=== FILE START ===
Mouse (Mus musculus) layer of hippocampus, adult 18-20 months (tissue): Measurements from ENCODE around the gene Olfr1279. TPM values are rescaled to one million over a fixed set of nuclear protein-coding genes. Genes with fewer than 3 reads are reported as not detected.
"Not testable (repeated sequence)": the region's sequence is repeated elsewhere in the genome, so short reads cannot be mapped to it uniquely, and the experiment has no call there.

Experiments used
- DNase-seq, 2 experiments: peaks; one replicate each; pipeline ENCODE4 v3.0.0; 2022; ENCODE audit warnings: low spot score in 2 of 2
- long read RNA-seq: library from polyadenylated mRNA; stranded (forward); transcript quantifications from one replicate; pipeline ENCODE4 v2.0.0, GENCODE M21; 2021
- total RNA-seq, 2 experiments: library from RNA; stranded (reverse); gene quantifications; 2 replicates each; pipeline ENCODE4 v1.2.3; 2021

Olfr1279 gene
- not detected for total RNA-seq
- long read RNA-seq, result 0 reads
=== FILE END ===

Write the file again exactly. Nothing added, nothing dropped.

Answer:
Mouse (Mus musculus) layer of hippocampus, adult 18-20 months (tissue): Measurements from ENCODE around the gene Olfr1279. TPM values are rescaled to one million over a fixed set of nuclear protein-coding genes. Genes with fewer than 3 reads are reported as not detected.
"Not testable (repeated sequence)": the region's sequence is repeated elsewhere in the genome, so short reads cannot be mapped to it uniquely, and the experiment has no call there.

Experiments used
- DNase-seq, 2 experiments: peaks; one replicate each; pipeline ENCODE4 v3.0.0; 2022; ENCODE audit warnings: low spot score in 2 of 2
- long read RNA-seq: library from polyadenylated mRNA; stranded (forward); transcript quantifications from one replicate; pipeline ENCODE4 v2.0.0, GENCODE M21; 2021
- total RNA-seq, 2 experiments: library from RNA; stranded (reverse); gene quantifications; 2 replicates each; pipeline ENCODE4 v1.2.3; 2021

Olfr1279 gene
- not detected for total RNA-seq
- long read RNA-seq, result 0 reads